In the present study, we examined the effect of all-trans RA (ATRA) treatment on the neurodegenerative pathology and memory deficits in APP and presenilin 1 (PS1) double-transgenic mice, a well established AD mouse model (Moolman et al., 2004; Trinchese et al., 2004; Zhang et al., 2005). When systemically administered to 5-month-old APP/PS1 mice for 8 weeks, ATRA effectively reduced Aβ accumulation and tau hyperphosphorylation. More intriguingly, ATRA treatment of the APP/PS1 mice significantly alleviated glial activation and neuronal loss in the brain and rescued the spatial learning and memory deficits.
APP/PS1 double-transgenic mice used in this study were obtained from The Jackson Laboratory [strain name, B6C3-Tg(APPswe,PSEN1dE9)85Dbo/J; stock number 004462]. These mice express a chimeric mouse/human APP containing the K595N/M596L Swedish mutations and a mutant human PS1 carrying the exon 9-deleted variant under the control of mouse prion promoter elements, directing transgene expression predominantly to CNS neurons (Jankowsky et al., 2001, 2004). The two transgenes cosegregate in these mice. APP/PS1 mice were maintained as double hemizygotes by crossing with wild-type mice on a B6C3F1/J background strain (stock number 100010; The Jackson Laboratory) and were genotyped by PCR analysis of genomic DNA from tail biopsies. All animals were housed according to standard animal care protocols and maintained in a pathogen-free environment at Virginia Commonwealth University. The animals were randomized for therapy trials and coded, and the operators and data analyzer remained double blinded to which treatment they received, until the code was broken at the completion of data collection.
Male APP/PS1 transgenic mice and wild-type littermates were randomly assigned into four groups: treated APP/PS1 mice, untreated APP/PS1 mice, treated wild-type mice, and untreated wild-type mice. Treated groups received ATRA (Sigma-Aldrich) dissolved in normal saline containing 5% DMSO three times weekly by intraperitoneal injection (20 mg/kg). Untreated groups received an equal volume of 5% DMSO as a vehicle control. Treatment was started when the mice were 5 months old and was continued for 8 weeks. The dose and duration of ATRA, whose pharmacokinetics has been extensively studied in rodents (Wang et al., 1980; Kalin et al., 1981), were chosen based on pilot studies and a review of literature (Iyoda et al., 2007). The use of 5-month-old APP/PS1 mice to receive the ATRA treatment is based on previous reports demonstrating that these mice begin to have Aβ plaques as early as 2.5 months of age and have a high Aβ load in hippocampal and cortical subareas from 6 months of age (Blanchard et al., 2003; Trinchese et al., 2004).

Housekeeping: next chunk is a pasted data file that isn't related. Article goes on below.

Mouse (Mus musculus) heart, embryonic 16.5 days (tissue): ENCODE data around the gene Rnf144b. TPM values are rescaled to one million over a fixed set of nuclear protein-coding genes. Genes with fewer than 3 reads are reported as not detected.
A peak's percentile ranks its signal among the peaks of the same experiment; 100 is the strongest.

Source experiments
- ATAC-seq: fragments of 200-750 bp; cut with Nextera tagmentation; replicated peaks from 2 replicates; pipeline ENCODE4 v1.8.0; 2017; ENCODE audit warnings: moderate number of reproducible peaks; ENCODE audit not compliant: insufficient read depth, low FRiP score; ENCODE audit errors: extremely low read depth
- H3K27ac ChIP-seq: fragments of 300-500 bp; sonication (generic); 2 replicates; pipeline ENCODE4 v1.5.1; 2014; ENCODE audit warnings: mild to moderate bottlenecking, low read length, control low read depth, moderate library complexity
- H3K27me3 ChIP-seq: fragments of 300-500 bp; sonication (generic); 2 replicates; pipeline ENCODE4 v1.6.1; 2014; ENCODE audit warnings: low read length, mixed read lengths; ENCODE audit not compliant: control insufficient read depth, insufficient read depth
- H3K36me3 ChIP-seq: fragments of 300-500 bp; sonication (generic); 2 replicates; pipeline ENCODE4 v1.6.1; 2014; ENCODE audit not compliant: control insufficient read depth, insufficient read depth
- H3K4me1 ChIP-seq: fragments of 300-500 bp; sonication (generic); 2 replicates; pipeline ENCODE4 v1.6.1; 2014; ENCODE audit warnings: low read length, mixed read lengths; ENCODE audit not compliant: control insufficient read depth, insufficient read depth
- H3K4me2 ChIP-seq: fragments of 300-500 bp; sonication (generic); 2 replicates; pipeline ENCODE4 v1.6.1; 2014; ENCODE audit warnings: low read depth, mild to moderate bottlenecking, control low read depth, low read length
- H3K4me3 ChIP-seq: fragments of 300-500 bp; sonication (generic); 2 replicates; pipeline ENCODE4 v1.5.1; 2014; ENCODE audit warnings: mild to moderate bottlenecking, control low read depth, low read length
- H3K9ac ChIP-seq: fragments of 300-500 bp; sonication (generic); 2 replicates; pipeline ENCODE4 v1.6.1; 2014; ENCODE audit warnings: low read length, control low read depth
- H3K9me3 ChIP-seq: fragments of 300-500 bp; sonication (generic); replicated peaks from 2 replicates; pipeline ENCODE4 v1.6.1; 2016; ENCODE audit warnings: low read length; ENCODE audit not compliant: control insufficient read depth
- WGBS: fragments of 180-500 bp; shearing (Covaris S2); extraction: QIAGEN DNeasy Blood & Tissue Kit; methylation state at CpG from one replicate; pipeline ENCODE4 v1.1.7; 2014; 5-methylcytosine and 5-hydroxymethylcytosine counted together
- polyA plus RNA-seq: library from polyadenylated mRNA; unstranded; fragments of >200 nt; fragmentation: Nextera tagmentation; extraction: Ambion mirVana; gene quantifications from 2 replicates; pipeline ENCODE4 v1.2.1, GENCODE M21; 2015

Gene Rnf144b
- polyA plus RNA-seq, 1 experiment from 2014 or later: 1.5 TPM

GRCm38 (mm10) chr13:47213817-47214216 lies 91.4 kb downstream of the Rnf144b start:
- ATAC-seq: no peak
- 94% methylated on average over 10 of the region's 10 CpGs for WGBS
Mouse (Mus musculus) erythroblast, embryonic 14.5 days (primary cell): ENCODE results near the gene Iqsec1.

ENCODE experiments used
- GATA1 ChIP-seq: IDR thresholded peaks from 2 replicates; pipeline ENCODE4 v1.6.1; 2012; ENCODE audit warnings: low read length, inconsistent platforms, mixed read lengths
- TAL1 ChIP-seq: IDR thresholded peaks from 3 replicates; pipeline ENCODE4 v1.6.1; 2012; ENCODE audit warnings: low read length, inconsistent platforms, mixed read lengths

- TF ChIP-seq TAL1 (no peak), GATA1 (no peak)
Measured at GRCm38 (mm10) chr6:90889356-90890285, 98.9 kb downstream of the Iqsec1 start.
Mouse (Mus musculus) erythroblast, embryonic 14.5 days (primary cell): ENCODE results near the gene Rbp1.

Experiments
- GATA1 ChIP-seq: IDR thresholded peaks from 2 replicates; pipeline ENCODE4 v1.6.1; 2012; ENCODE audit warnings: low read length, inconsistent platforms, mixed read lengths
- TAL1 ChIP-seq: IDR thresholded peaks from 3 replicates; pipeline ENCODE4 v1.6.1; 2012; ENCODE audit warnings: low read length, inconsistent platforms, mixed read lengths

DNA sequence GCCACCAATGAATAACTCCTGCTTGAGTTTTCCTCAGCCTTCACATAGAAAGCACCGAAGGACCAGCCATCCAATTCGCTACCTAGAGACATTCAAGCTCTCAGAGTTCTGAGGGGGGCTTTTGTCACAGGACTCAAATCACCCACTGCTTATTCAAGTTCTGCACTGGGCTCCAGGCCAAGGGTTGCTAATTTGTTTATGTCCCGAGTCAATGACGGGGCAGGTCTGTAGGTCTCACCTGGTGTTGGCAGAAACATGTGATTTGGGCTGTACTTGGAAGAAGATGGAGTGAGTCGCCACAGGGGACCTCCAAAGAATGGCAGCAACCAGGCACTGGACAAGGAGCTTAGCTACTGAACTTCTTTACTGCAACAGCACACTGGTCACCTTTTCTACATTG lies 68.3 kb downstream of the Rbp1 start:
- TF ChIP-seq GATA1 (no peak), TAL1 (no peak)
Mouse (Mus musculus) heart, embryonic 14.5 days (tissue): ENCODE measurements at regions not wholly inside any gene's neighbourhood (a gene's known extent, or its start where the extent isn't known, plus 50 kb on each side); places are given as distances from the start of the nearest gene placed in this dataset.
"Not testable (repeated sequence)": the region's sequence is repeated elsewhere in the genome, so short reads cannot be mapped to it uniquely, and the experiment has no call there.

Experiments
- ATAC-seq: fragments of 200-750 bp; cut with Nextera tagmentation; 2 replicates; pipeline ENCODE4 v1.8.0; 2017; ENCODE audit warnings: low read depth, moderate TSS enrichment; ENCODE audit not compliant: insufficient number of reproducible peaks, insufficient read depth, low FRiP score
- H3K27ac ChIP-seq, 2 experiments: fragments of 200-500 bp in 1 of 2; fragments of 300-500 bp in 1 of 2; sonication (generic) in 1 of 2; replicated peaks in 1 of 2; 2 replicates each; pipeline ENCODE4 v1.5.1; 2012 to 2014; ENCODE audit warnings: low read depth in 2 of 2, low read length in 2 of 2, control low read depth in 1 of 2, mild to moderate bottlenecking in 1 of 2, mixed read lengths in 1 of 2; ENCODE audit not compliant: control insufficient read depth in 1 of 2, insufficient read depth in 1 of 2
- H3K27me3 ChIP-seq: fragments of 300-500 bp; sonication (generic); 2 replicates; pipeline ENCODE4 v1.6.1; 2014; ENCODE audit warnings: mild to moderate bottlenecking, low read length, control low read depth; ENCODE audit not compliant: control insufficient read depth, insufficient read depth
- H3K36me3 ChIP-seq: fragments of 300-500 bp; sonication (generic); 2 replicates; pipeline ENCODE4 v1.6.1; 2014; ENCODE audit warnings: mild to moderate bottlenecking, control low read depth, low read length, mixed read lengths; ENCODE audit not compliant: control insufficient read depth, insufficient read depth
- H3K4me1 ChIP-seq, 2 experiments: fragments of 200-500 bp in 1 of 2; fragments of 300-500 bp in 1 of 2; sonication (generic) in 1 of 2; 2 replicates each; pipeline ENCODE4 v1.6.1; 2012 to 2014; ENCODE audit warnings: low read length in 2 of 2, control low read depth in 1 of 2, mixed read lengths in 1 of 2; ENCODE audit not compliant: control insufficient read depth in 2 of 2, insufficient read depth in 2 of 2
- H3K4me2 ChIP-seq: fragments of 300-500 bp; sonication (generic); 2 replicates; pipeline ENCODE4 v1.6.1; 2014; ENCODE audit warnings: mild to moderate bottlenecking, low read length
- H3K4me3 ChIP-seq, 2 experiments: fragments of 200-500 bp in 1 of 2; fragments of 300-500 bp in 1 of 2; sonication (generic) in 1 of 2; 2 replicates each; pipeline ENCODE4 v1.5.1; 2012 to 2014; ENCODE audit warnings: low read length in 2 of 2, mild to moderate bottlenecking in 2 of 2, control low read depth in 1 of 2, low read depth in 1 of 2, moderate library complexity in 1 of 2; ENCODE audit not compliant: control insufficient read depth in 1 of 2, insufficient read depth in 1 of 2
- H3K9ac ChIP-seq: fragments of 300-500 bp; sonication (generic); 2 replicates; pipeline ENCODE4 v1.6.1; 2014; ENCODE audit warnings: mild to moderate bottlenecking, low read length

After the ATRA treatment for 8 weeks, the spatial learning and memory were evaluated by the Morris water maze test (Morris, 1984). The Morris water maze is a circular and galvanized water tank (120 cm diameter × 50 cm height) filled to a depth of 25 cm with water. The surface area of the tank was divided into four equal quadrants. The water was made opaque by addition of milk powder, and its temperature was adjusted to 24 ± 1°C. An escape platform (10 cm diameter) was placed in one of the four maze quadrants submerged 2 cm below the water surface (30 cm away from the side wall). The platform was kept at the same (target) quadrant during the entire course of the experiment. The mice were required to find the hidden platform using only distal spatial cues available in the testing room. Conditions were constant throughout the experiments. The mice were gently released into the water, always facing the tank wall. A different starting position was used on each trial. They were given 120 s to find the platform. On reaching the platform, the mice were allowed to remain on it for 10 s. They were taken out, dried, and placed in a separate cage for ~60 min before the next trial. If a mouse failed to locate the platform within 120 s, it was assisted by the experimenter and allowed to stay there for the same period of time (10 s). Between the trials, the water was stirred to erase olfactory traces of previous swim patterns. The animals were trained for four trials per day for 5 consecutive days to locate and escape onto the platform, and their spatial learning scores (latency in seconds) were recorded.